Southern REACH provides grant resources and technical support to CBOs in eight southern states to broaden and strengthen community capacity to address HIV/AIDS for marginalized, at-risk, and underserved populations. This will be achieved through investments in the operations and programming of strategically positioned CBOs that have the demonstrated ability to reach priority populations with HIV prevention and care services or to lead policy and advocacy efforts that will impact priority populations.
Priority populations for this initiative include:
- Communities of color
- Women, particularly those living in poverty
- High-risk youth (e.g., gay/questioning youth, runaways, youth of color)
- Growing immigrant communities and migrant workers
- Men who have sex with men, including gay and bisexual men
- Transgendered individuals
- Persons affected by incarceration
- Persons who are homeless
- Persons impacted by drug addiction, especially injection drug use or methamphetamines.As previously mentioned, this initiative provides grant resources in three categories: 1) Organizational Support; 2) Program Support; and 3) Policy and Advocacy.Organizational Support: These grants are for general operating support to allow organizations to stabilize or grow. Organizational Support grants are for organizations with a demonstrated track record of reaching the priority populations with effective HIV/AIDS prevention and/or care services and need core support to allow them to expand their work. These grants may also be used to support specific activities or technical services that would enhance the organization’s development, such as strategic planning, board development, organizational assessments, operational and financial management improvement, networking and collaboration-building, and resource development.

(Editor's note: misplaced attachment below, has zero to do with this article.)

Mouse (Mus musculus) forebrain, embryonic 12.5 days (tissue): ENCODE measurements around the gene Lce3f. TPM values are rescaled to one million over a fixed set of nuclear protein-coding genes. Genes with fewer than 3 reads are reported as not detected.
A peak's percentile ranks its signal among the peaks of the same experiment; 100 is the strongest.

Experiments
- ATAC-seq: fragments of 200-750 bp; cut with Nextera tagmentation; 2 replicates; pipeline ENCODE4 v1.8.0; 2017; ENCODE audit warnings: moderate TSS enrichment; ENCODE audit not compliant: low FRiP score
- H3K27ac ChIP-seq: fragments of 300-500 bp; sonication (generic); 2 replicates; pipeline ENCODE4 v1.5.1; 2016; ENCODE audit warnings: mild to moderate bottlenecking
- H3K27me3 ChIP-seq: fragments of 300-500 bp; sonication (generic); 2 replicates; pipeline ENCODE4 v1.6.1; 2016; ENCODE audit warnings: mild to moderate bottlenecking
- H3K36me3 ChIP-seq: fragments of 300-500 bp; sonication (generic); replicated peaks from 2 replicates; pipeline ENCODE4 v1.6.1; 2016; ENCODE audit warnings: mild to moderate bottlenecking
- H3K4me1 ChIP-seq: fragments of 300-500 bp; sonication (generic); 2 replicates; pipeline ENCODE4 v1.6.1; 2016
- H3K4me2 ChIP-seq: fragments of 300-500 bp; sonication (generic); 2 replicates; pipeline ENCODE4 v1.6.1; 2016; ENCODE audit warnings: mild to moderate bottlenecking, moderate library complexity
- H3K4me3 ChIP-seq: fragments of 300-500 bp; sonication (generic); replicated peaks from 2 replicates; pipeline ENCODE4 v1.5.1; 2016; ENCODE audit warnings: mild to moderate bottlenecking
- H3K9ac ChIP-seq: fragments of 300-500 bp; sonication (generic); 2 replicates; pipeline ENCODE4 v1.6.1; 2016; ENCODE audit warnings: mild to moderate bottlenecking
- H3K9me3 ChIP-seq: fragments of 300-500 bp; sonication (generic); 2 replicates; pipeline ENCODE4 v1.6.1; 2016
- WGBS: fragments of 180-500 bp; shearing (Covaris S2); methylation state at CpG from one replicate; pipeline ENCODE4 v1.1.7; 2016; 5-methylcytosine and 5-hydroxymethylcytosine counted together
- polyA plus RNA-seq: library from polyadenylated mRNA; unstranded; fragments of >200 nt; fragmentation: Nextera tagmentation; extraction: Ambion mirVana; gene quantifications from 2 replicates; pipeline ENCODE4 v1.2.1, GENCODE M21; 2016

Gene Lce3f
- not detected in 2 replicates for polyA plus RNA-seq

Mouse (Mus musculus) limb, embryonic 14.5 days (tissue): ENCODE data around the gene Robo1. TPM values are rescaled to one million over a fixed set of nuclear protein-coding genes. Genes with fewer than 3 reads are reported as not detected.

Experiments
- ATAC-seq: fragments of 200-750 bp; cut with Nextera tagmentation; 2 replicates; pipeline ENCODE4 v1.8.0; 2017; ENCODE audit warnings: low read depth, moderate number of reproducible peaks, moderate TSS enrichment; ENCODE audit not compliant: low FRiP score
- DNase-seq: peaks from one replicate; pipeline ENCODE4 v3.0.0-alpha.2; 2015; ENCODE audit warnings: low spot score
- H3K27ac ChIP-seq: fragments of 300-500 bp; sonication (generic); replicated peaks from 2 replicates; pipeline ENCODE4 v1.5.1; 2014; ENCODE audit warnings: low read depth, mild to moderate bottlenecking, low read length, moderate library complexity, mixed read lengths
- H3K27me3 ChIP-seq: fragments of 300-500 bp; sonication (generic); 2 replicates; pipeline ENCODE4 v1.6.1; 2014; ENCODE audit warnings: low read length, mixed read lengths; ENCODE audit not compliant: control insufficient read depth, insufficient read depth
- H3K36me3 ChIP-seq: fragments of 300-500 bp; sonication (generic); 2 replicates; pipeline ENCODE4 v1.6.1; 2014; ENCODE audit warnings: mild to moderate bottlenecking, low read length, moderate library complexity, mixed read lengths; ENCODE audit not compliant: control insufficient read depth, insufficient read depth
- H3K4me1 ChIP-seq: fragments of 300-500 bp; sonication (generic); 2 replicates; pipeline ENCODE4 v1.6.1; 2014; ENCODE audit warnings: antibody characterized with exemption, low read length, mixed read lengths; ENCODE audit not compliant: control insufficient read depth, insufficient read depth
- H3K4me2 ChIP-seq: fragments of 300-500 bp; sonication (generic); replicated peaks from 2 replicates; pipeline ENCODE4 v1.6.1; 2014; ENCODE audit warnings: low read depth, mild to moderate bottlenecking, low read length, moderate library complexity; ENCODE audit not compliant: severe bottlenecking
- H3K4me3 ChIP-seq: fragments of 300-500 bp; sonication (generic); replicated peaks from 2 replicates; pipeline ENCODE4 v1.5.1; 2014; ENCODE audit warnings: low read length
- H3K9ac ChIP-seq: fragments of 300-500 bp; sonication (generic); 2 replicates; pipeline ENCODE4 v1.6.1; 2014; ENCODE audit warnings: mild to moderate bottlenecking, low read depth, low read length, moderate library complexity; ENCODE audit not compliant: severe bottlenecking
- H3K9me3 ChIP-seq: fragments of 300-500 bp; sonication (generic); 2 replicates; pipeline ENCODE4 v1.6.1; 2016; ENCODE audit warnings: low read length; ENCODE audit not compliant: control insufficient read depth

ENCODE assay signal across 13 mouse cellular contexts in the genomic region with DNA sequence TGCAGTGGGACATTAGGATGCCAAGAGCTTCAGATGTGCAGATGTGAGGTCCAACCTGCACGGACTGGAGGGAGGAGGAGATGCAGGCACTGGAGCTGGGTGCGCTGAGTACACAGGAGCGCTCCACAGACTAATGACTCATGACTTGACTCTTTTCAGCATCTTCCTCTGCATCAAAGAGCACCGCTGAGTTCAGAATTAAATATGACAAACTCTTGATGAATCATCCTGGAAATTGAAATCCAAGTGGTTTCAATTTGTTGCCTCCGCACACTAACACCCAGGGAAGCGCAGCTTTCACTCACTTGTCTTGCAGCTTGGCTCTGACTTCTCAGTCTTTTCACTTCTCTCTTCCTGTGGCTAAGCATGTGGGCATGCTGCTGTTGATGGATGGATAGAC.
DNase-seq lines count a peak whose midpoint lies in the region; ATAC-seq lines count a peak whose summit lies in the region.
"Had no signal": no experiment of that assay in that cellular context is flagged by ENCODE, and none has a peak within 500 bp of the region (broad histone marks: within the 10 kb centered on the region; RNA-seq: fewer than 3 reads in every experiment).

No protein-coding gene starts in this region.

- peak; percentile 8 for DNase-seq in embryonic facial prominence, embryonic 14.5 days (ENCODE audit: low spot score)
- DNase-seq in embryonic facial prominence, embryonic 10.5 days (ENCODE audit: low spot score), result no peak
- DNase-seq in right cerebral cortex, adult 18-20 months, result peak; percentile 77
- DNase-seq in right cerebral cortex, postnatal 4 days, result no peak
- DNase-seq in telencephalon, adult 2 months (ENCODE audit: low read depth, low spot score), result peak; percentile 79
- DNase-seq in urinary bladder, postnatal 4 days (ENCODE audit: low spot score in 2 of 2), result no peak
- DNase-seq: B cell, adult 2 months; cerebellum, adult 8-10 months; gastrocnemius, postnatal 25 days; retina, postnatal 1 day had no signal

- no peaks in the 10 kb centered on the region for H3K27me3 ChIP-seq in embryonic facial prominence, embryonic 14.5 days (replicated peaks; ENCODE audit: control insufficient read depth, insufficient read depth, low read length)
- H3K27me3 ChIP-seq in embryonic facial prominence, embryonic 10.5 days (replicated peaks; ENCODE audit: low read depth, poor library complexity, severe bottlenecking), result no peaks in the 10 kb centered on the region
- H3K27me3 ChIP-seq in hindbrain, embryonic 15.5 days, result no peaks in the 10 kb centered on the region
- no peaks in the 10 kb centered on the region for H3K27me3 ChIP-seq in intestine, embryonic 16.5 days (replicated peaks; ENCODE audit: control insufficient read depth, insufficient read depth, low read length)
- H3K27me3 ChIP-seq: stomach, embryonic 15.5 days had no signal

Program Support: These grants support costs directly associated with the design, implementation, and/or evaluation of specific HIV/AIDS prevention or care interventions for which public dollars are unavailable.
Policy and Advocacy: These grants cover expenses related to strengthening networks for the purposes of developing and pursuing a policy change, training persons affected by HIV/AIDS to become policy advocates, or pursuing educational activities to inform policymakers. The National AIDS Fund is especially interested in efforts that connect HIV/AIDS advocacy with broader public health and social justice movements.